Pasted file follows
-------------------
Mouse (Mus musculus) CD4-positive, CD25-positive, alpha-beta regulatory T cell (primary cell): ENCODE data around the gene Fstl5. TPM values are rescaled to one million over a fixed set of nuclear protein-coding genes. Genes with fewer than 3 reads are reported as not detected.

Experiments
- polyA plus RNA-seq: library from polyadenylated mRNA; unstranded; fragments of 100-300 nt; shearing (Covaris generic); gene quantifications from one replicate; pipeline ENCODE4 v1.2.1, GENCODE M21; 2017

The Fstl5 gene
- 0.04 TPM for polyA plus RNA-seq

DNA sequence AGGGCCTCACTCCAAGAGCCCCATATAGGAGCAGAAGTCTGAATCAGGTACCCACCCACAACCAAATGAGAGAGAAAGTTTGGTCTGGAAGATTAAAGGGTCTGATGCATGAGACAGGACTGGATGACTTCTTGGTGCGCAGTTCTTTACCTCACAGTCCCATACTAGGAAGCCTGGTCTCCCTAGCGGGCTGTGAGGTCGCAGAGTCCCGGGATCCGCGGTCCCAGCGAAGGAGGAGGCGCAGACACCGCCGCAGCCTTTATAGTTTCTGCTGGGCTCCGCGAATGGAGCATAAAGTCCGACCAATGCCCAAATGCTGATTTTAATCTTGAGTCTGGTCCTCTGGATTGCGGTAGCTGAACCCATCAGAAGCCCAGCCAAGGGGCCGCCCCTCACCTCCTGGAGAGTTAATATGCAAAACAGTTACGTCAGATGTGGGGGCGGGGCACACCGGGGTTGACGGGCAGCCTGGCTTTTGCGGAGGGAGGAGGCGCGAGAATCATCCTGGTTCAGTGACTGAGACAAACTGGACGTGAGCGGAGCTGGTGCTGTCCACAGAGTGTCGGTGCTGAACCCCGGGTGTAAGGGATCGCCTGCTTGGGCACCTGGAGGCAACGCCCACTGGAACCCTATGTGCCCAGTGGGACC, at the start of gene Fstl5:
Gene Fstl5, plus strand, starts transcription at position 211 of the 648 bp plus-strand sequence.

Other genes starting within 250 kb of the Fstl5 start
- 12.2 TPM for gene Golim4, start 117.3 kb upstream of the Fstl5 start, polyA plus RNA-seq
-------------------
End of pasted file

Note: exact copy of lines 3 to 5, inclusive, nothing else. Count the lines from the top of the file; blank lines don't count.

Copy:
- polyA plus RNA-seq: library from polyadenylated mRNA; unstranded; fragments of 100-300 nt; shearing (Covaris generic); gene quantifications from one replicate; pipeline ENCODE4 v1.2.1, GENCODE M21; 2017

The Fstl5 gene
- 0.04 TPM for polyA plus RNA-seq